New Zealand

Planes, trains and automobiles

…A guide to getting around New Zealand’s North Island.

One of my favourite things about New Zealand (apart from the scenery, the people, the activities, I could go on….) is just how easy it is to get around. The North Island is just 665 miles long and about a 13 hour drive (without stopping) and there are so many ways to get around, but which is best?


There are small regional airports all around the North Island but the two major ones are handily located near the top and the bottom of the island in Auckland and Wellington. Flights between the two cities take just over an hour and can be picked up from around just £50 return when booked in advance (this rises to up to over £150 to make sure you get your tickets early). Flights to regional airports such as Taupo, and even the South Island can be picked up for as little as £20 one way too, a really economical way to get around if speed is a top priority, however flying will mean you will miss out on getting to stop off and explore this beautiful island.

PROS: Economical, Quick, See NZ from above.

CONS: Miss out on seeing the sights, Can be very expensive.

TOP TIP: Use Skyscanner to search for flights as they can vary quite a lot depending on provider, Jetstar normally has the best prices.


The Northern Explorer train runs between Auckland and Wellington, with 7 stops along the way, three times a week (Monday, Thursday and Saturday), and back again a further three times. The journey is almost 11 hours long and takes you right down the spine of the North Island. You literally see every type of topography on this trip, from the rugged coastline to snow covered volcanoes and lush rolling hills, and you can see, and photograph, it all from the open air viewing carriage.

With a buffet car on board serving hot and cold food and drinks, commentary of places of interest provided on your complimentary headphones, and fantastic staff, you’re fully looked after on this trip, but it does come at a cost. A one way trip between Wellington and Auckland costs between £65 and £120 depending on the ticket type you purchase.

PROS: An amazing experience, see the country without distractions

CONS: Expensive, takes a long time

TOP TIP: Booking is cheaper while in New Zealand but tickets do sell out so consider changing your location online and booking before you go.


Speaking to NZ residents who had also lived in the UK I was constantly told not to drive the island, how bad the roads were, and travelling the island by road would take forever as there are no motorways, and do you know what, that was the very best thing about it. After about 2 hours of motorway driving I’m usually bored to tears but in NZ not once did I get fed up of driving, even during a 6 hour stint, thanks to the amazing scenery. And apart from a little traffic heading into Auckland I didn’t get stuck in a jam once! Though I did have to pull two fallen down trees out of the road which I admit I don’t normally have to do on my daily commute! With around 4 million vehicles in New Zealand compared to 37 million on UK roads, (despite NZ being fractionally bigger) you really notice the difference.

The best thing about driving however is the flexibility it offers. You can make your own plans on your own time and you’re not reliant on timetables. Plus if you see something of interest or get a bit peckish, just pull over, not so easy on a bus!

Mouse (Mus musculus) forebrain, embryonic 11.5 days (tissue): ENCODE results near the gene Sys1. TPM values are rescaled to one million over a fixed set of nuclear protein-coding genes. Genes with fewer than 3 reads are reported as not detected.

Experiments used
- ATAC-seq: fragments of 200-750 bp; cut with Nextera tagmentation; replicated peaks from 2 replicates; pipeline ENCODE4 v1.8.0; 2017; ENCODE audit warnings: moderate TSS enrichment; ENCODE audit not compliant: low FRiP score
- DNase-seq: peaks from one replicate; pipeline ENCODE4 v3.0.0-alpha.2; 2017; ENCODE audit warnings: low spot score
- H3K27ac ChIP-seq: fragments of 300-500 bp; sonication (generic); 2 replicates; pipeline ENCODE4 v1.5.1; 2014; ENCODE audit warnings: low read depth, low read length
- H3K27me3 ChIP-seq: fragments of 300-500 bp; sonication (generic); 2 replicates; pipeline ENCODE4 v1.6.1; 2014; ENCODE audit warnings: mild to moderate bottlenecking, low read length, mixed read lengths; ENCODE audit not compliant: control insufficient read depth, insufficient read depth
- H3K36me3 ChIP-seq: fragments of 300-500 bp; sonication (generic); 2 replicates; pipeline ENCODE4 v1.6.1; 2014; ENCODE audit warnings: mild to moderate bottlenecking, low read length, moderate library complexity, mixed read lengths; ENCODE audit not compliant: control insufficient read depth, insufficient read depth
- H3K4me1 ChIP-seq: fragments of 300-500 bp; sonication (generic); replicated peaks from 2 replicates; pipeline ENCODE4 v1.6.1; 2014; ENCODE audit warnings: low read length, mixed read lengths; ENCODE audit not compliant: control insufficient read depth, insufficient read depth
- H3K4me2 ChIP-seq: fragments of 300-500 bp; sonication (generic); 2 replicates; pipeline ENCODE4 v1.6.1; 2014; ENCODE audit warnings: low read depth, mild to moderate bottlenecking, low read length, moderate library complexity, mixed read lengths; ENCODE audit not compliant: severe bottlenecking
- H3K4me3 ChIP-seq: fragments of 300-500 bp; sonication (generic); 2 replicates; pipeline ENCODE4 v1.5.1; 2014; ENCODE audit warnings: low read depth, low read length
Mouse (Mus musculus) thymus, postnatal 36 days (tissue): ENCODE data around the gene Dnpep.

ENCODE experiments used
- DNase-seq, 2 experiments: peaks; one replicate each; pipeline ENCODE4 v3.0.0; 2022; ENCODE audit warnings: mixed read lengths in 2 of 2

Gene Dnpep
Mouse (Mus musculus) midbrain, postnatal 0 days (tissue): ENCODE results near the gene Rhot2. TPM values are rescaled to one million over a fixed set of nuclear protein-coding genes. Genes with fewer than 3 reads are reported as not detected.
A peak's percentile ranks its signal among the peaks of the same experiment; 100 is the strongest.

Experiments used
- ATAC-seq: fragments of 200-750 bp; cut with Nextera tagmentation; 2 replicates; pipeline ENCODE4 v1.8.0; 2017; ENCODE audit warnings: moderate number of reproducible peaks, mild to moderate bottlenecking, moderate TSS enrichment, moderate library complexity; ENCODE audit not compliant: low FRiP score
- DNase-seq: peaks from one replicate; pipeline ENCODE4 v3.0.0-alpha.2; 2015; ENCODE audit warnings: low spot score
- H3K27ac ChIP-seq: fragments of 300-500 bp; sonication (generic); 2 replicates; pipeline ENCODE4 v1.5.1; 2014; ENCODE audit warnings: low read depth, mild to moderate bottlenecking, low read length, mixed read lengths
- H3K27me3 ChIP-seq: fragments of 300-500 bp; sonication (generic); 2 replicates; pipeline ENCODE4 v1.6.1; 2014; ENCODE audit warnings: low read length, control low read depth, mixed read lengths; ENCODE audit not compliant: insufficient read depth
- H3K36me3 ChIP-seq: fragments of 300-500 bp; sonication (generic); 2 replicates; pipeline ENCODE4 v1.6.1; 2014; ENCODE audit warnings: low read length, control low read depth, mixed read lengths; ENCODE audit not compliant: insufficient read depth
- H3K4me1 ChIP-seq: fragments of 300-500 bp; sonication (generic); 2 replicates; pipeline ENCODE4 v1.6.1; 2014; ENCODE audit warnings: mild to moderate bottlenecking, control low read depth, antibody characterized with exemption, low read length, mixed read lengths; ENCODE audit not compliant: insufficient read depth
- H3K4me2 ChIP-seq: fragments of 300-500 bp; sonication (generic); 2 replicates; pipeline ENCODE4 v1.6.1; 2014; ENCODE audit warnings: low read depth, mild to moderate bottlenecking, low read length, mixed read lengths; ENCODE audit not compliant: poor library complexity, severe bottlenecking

I was originally planning on hiring an SUV to get around the island and was looking at the international car hire companies like Hertz but I quickly realised both those options were going to massively blow the budget so I looked around until I found Omega, it had good reviews and importantly for me it charged me no more to drop my car in Auckland after picking it up in Wellington. Fully insured it cost me under £100 to hire our budget option car for 5 days, which though small and well used was clean, reliable and even hooked up to my phone to the car’s stereo. Even better, and I’m not sure if it was because Maui (our hire car) was so economical, or because the petrol is cheaper in NZ but we drove the best part of 1,000 miles for about £60 of petrol!

PROS: Flexible, Can be really economical

CONS: You don’t get as much time to take in the scenery if you’re the one driving, less relaxing.

TOP TIP: Check out Omega Car Rental. It was by far the cheapest I found and the staff were lovely.


InterCity is New Zealand’s most popular and largest bus company and has services that run all over the North Island. They offer single & return trips as well as a FlexiPass which is an hours based bus pass. Unless you’re going to take the bus a lot it’s probably a better option for longer term visitors to the country but even one way tickets are really economical, between £13 – £30 for a one way trip between Auckland and Wellington, and some services have tickets for just 50p! However it does take it’s time, with the trip taking between 11 and 11 and a half hours. However there is a sleeper service with bunks, which could be a great option as long as you’re able to sleep anywhere.

PROS: The cheapest option for getting around the island, you can sit back and enjoy the ride, lots of different services running.

CONS: You have to travel according to their schedule, you can’t just stop off if you see something you want to see.

TOP TIP: Try the sleeper service on the long trips, saves you the cost of a hotel and you’re not missing out on a days adventures while you travel.

Oh and don’t forget the BOATS! Being an island only 280 miles wide at its widest point and copious amounts of rivers and lakes, you are never far away from the water in New Zealand so make the mot of it. From lake cruises on Taupo, white water rafting in Waikato or dolphin touring in Auckland, make sure you take to the water at some point during your New Zealand adventure.

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